Highways authorities and landowners need to help tackle the ‘menace’ of road signs being obscured by hedges, according to a leading road safety organisation.

GEM Motoring Assist has said that blocked road signs are ‘at best’ a nuisance for drivers, but could be misleading and dangerous at their worst.

The Highways Act 1980 (Section 154) states that landowners must protect the safety of road users by maintaining roadside hedges and trees. Though the bird nesting season usually stops any tree cutting from happening until after August, this doesn’t apply to a tree or hedgerow overhanging a highway and blocking the view of drivers.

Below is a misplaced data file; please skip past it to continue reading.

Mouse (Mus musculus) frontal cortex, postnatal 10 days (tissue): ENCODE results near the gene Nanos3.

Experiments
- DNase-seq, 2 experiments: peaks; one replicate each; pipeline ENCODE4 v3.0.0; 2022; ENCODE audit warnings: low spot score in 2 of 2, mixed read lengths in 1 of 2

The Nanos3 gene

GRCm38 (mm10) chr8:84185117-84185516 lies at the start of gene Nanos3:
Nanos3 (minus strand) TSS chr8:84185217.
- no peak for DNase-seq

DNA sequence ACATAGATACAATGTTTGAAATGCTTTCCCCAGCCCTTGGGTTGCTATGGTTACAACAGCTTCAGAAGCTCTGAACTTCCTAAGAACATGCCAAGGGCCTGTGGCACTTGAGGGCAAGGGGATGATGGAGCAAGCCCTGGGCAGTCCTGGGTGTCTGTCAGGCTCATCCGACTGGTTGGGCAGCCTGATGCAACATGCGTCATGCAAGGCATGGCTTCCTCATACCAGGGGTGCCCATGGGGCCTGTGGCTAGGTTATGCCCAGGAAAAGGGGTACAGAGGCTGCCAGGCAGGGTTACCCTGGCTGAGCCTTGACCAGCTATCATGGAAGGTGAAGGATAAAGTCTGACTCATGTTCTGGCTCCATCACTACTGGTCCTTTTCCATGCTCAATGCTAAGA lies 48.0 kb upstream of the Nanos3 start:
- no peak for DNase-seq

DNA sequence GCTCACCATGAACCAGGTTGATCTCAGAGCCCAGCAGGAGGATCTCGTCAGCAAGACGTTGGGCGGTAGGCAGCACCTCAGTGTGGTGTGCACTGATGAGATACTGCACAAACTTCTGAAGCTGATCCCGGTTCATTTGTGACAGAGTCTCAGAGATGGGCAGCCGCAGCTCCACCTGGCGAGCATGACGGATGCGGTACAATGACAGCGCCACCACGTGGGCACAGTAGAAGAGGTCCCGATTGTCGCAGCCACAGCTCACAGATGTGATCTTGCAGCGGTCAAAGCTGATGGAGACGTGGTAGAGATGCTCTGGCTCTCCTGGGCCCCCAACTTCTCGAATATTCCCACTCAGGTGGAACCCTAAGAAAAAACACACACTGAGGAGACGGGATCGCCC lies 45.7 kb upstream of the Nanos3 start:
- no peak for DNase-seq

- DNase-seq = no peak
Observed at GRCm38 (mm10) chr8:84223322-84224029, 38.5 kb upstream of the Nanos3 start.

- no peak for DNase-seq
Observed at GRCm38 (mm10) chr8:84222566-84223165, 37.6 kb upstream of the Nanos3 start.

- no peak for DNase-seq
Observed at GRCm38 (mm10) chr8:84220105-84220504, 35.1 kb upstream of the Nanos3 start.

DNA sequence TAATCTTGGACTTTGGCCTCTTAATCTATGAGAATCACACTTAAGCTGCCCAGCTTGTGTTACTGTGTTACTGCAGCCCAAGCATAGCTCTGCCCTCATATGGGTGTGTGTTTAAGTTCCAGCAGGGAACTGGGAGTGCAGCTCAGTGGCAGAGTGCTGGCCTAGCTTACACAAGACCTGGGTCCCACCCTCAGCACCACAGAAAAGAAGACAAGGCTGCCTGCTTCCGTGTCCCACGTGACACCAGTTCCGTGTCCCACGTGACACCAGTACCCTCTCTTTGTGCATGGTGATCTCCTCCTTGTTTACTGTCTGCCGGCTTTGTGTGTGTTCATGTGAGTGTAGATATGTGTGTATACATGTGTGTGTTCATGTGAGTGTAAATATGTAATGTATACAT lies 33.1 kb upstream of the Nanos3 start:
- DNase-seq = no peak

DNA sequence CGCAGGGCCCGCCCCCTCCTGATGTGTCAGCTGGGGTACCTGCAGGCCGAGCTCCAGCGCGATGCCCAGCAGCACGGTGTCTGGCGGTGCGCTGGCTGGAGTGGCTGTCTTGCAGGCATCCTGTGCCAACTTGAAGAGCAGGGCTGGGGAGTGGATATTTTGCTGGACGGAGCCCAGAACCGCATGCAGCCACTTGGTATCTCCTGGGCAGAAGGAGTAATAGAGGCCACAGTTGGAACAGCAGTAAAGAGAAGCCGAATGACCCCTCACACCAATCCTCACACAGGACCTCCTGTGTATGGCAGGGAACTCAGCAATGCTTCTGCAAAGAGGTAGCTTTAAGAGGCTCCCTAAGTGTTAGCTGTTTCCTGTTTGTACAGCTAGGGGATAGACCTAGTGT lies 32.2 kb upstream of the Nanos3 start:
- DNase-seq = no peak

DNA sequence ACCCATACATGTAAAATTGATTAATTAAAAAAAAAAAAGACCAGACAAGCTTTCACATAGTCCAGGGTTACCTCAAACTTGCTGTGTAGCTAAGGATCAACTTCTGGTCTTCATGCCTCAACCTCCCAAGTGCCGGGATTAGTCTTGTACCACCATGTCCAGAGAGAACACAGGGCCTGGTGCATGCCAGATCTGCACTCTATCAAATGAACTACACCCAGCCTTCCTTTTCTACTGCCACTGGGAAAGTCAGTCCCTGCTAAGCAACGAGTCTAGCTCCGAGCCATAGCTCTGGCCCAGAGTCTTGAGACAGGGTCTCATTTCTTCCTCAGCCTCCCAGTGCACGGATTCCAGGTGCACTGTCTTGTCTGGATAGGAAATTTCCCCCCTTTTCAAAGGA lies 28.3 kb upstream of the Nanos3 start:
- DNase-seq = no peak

Neil Worth, GEM chief executive, said: “Road signs provide vital instructions and information for drivers, who choose their speeds and actions based on what the signs tell them.

“If they can’t see the signs, then their ability to make safe decisions is compromised, especially if they’re on unfamiliar roads.”

GEM has added that any driver who finds a road sign that is obscured by foliage should report it to the ‘appropriate local authority’.

Worth added: “Dealing with trees, branches and plants that hide traffic signs is a vital task, ensuring that speed limit and other signs are made as clear as possible to everyone using their roads.

“We therefore ask any farmer and landowners to do their bit for road safety and ensure any signs are clearly visible for road users, and that drivers have a clear and unobstructed view ahead, particularly at junctions and on the inside of bends.”

Categories: Blog PostRoads


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